This blog is intended to go along with Population: An Introduction to Concepts and Issues, by John R. Weeks, published by Cengage Learning. The latest edition is the 12th (it came out in 2015), but this blog is meant to complement any edition of the book by showing the way in which demographic issues are regularly in the news.

If you are a user of my textbook and would like to suggest a blog post idea, please email me at: john.weeks@sdsu.edu

Saturday, September 12, 2015

Road Kill in China

Life is a fragile thing to begin with. You only have to look at infant, child, and maternal mortality rates to get a feel for that. But we as humans figure out an amazingly large number of ways to kill ourselves deliberately or accidentally. One of the more silent killers is road deaths. The World Bank published a report on this type of "other non-communicable causes of death" a couple of years ago, focusing on sub-Saharan Africa, where traffic deaths are especially prevalent. This is due to bad roads, old cars, poor driving, and too much congestion amongst pedestrians, cycles, and cars. The Washington Post also did a story on this last year:
It has a global death toll of 1.24 million per year and is on course to triple to 3.6 million per year by 2030. 
In the developing world, it will become the fifth leading cause of death, leapfrogging past HIV/AIDS, malaria, tuberculosis and other familiar killers, according to the most recent Global Burden of Disease study.
The victims tend to be poor, young and male.
In one country — Indonesia — the toll is now nearly 120 dead per day; in Nigeria, it is claiming 140 lives each day. 
This global killer is our most necessary accessory, the essential thing that gets us from here to there: the motorized vehicle.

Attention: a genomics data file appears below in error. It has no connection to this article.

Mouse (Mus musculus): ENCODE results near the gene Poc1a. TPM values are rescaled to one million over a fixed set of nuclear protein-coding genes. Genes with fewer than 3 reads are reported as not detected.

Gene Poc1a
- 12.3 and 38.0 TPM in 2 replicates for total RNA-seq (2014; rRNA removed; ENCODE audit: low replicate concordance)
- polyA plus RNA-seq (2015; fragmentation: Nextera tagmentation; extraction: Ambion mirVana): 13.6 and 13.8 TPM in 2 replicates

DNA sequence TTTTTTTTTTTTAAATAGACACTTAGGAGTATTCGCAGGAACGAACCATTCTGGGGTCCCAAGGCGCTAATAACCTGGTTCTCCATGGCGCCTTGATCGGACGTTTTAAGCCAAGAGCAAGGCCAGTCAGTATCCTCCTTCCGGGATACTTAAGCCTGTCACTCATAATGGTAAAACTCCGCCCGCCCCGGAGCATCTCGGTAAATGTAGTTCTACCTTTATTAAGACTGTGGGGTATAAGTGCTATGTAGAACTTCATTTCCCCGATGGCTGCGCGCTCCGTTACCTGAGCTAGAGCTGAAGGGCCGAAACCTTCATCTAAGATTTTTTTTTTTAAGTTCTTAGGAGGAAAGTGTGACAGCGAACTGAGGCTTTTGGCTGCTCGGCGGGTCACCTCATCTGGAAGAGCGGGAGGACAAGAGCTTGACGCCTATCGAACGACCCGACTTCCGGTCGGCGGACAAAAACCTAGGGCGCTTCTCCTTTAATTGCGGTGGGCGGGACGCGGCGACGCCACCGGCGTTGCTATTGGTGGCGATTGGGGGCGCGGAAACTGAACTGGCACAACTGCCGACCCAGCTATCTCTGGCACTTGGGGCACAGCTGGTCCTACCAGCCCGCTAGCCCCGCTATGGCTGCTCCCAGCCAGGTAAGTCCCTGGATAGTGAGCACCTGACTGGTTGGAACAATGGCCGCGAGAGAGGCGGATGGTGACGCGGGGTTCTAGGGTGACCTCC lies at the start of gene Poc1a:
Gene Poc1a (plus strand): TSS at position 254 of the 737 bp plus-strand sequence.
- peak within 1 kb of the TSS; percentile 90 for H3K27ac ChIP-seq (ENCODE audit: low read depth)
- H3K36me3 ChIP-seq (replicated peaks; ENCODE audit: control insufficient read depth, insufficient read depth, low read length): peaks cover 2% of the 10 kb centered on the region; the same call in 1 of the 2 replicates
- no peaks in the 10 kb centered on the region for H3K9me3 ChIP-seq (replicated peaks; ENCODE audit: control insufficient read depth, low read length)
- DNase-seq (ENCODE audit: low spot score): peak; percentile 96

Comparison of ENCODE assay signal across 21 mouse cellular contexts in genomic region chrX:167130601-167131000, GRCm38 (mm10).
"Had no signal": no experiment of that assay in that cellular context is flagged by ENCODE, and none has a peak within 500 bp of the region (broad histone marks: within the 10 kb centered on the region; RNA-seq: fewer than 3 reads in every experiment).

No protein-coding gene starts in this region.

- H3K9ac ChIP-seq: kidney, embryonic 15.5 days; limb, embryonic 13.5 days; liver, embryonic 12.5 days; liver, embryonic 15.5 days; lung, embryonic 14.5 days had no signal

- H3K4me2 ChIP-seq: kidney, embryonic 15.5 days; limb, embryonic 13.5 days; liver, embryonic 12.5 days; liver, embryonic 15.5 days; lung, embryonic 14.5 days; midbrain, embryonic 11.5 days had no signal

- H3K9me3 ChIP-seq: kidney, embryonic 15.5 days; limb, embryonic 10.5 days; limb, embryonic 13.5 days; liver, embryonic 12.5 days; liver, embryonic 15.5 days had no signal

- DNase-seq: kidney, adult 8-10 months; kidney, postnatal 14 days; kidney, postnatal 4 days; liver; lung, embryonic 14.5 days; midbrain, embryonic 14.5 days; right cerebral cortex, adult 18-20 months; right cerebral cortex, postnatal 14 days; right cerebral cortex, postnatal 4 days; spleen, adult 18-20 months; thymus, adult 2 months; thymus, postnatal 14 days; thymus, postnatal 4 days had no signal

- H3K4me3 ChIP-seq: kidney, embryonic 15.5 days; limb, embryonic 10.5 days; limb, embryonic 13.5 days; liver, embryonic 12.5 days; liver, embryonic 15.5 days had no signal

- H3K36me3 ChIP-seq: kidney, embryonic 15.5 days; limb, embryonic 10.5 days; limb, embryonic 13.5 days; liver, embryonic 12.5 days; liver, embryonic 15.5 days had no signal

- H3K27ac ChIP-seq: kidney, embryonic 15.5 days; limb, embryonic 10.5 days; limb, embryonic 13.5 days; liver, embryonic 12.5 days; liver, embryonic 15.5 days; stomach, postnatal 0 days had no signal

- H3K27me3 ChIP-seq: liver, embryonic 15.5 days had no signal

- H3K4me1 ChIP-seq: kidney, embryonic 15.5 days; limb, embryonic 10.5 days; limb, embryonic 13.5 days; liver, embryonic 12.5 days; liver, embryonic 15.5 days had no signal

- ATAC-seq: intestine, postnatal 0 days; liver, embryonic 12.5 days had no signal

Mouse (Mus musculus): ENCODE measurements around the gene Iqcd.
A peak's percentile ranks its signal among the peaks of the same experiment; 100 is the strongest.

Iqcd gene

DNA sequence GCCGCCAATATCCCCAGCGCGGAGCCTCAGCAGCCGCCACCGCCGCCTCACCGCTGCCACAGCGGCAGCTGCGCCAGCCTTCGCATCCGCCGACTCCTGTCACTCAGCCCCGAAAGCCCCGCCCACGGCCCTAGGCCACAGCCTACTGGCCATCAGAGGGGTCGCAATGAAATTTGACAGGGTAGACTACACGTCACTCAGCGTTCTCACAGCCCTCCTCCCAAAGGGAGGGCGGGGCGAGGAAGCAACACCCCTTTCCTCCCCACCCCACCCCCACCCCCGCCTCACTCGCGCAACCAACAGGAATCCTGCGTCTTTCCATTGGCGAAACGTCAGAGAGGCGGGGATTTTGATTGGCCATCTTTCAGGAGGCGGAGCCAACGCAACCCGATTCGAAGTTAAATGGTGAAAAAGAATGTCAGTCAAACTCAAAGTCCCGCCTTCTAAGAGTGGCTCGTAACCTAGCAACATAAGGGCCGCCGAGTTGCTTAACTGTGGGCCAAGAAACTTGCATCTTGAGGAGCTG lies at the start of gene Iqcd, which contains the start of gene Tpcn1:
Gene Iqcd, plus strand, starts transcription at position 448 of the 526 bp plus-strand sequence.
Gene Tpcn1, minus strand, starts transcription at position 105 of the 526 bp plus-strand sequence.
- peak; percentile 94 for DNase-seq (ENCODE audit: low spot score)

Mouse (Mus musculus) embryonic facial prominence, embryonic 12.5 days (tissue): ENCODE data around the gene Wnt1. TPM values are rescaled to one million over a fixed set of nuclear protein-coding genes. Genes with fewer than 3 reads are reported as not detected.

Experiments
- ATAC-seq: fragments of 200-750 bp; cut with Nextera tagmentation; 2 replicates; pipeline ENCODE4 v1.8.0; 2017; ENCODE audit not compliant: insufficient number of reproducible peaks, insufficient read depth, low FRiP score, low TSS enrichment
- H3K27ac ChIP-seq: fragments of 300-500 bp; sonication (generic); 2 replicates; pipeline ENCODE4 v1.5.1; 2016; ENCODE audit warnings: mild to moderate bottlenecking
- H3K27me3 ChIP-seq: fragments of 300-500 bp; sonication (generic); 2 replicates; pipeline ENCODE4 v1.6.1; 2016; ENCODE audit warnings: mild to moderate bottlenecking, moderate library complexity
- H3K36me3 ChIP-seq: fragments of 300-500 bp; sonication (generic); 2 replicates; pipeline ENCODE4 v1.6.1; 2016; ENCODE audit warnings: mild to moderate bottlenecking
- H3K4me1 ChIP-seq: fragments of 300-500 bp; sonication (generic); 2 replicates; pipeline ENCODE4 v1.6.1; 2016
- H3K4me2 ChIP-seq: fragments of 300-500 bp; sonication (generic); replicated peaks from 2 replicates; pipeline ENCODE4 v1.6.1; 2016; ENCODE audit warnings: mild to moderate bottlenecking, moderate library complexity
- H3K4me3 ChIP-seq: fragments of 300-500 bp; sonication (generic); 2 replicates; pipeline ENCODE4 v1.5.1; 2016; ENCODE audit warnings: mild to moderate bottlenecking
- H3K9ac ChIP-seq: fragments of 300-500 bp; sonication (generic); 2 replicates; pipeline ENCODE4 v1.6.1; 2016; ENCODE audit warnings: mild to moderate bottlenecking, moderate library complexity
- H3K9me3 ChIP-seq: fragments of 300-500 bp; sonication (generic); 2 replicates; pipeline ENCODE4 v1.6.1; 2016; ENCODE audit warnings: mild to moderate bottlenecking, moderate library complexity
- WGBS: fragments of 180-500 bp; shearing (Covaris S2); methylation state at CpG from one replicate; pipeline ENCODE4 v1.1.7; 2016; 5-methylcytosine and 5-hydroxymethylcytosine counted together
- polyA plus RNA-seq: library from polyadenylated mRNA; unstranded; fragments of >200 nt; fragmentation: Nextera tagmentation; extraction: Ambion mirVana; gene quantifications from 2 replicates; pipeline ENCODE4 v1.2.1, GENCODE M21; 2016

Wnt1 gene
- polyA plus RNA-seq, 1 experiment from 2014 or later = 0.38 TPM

But the most amazing story along these lines came from Slate just a few days ago as they explained why drivers in China intentionally kill the pedestrians they hit.
It seems like a crazy urban legend: In China, drivers who have injured pedestrians will sometimes then try to kill them. And yet not only is it true, it’s fairly common; security cameras have regularly captured drivers driving back and forth on top of victims to make sure that they are dead. The Chinese language even has an adage for the phenomenon: “It is better to hit to kill than to hit and injure.”
Most people agree that the hit-to-kill phenomenon stems at least in part from perverse laws on victim compensation. In China the compensation for killing a victim in a traffic accident is relatively small—amounts typically range from $30,000 to $50,000—and once payment is made, the matter is over. By contrast, paying for lifetime care for a disabled survivor can run into the millions. The Chinese press recently described how one disabled man received about $400,000 for the first 23 years of his care. Drivers who decide to hit-and-kill do so because killing is far more economical. Indeed, Zhao Xiao Cheng—the man caught on a security camera video driving over a grandmother five times—ended up paying only about $70,000 in compensation.
This IS genuinely crazy--you couldn't make this up. 

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